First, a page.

Happy New Year to all! We at the Hartnett Law Group have made the resolution to keep you as apprised as possible to all new laws and changes that will go into effect in 2012. As part of that ongoing resolution, we have gathered a summary of changes in the law that may affect you and your business as they go into effect in 2012. Probably most significantly, a new California law, SB 459, went into effect on January 1, 2012. SB 459 is likely the most important and significant legislation for any California employer to be aware of this year. and is probably the most significant piece of new employment-related legislation for. SB 459, in short, states that the “willful” misclassification of independent contractors will become in and of itself an unlawful act that will subject an employer to fines of $5,000 to $25,000 for each violation as well as other significant disciplinary action.
Please see below for a short synopsis of other laws that will go into effect in 2012. For more information, please see our blog, which will contain a more detailed analysis of various new legislation.
· Limited Liability Companies are now able to apply for contractor licenses in California, in compliance with Senate Bill 392. LLC officers interested in obtaining a contractor license must fill out a form specific to LLCs to initiate the process. That form is now available on the CSLB website. You can visit the CSLB website athttp://www.cslb.ca.gov/.
· Assembly Bill 397 requires a contractor who certifies that he/she has no employees and is exempt from carrying a workers’ compensation policy to submit a new certification, or proof of workers’ compensation insurance coverage or self-insurance, each time the license is up for renewal. ( Please note: C-39 Roofing contractors must still purchase workers’ compensation insurance coverage even if they certify they have no employees, as required by Business and Professions Code section 7125)
· Assembly Bill 551 increases the fines for contractors who fail to pay prevailing wage on public works projects and for failure to provide certified payroll records in a timely fashion. It also requires the Labor Commissioner to notify CSLB when it updates its lists for these violations, and to annually notify awarding bodies of the availability of debarred contractors.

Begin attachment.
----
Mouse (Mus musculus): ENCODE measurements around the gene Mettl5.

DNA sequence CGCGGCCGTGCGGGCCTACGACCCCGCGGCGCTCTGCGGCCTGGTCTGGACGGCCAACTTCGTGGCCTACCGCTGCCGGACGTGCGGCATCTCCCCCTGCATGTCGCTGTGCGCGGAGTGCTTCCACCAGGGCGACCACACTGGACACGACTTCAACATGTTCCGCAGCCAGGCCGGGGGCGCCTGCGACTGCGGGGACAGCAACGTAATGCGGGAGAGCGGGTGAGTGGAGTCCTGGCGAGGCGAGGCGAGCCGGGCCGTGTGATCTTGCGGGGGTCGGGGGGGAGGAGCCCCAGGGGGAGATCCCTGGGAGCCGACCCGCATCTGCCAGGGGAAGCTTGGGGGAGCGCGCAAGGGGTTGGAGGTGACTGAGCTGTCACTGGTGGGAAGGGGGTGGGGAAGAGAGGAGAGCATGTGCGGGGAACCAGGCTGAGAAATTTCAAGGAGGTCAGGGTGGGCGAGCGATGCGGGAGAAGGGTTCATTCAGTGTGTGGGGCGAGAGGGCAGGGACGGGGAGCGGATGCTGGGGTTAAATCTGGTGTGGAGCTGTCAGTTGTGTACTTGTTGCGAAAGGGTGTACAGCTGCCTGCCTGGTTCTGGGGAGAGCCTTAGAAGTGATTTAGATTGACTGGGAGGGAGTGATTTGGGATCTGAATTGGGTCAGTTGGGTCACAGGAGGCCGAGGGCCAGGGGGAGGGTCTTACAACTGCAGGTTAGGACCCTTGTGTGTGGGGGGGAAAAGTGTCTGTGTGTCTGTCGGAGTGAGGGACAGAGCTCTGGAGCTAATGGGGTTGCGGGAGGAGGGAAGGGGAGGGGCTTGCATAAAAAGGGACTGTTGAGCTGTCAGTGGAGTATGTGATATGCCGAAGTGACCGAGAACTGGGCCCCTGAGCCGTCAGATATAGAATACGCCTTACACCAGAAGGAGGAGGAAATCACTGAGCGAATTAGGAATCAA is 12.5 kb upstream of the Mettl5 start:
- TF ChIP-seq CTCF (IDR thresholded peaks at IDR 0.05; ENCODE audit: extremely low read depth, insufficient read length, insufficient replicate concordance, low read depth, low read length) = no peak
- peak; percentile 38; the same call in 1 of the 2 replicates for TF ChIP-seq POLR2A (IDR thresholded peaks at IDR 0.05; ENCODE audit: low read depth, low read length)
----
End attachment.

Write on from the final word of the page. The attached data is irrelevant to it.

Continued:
· Assembly Bill 766, a companion to Assembly Bill 551, requires that certified copies of the payroll records be made available to members of the Joint Enforcement Strike Force on the Underground Economy or other law enforcement on request. If such records are requested by the public, information on the employees would not be included.
· Assembly Bill 1307 states that CSLB may discipline a license for failure to resolve outstanding final liabilities assessed by the Board of Equalization, in addition to the current disciplinary laws coordinated between CSLB and the Franchise Tax Board, Employment Development Department, and Department of Industrial Relations.
· Assembly Bill 1424 requires CSLB to state on its applications that the law allows the Board of Equalization and Franchise Tax Board to share information with CSLB and that a license may be suspended for failure to pay state taxes.
· As of July 1, 2012: Senate Bill 190 makes technical changes to the mechanic’s lien overhaul legislation passed last year (SB 189) that is to take effect on July 1, 2012. Please see our blog for ongoing information and changes with respect to SB 189.
· Senate Bill 424 allows a design professional lien to be converted to a mechanic’s lien if the design professional lien expires, and remains partially or fully unpaid.
· Assembly Bill 456 makes clear that the proof of service affidavit that must accompany a mechanic’s lien filing to validate the lien must show the name of the property owner and the title or capacity in which the person or entity was served the claim of lien.
· Senate Bill 341 requires that construction vehicles with a gross vehicle weight rating of 14,000 pounds or more be equipped an automatic backup alarm audible from 200 feet under normal conditions.
· Senate Bill 221 increases the jurisdiction for small claims court from $7,500 to $10,000.
· Assembly Bill 1091 requires that CSLB be notified within 90 days of a Responsible Managing Officer’s (RMO) or Employee’s (RME) disassociation from the license. The bill also enables a 90-day extension in limited circumstances to replace the qualifier for the license.
If you have any questions or would like a more detailed analysis of the above changes in the law, please do not hesitate to visit our blog for more information. The above information was obtained, and is available, from the Contractors State License Board website athttp://www.cslb.ca.gov/. If we can be of any assistance to you in 2012, as always, please feel free to contact us at the Hartnett Law Group.
Meghan E. George, Esq.
Hartnett Law Group
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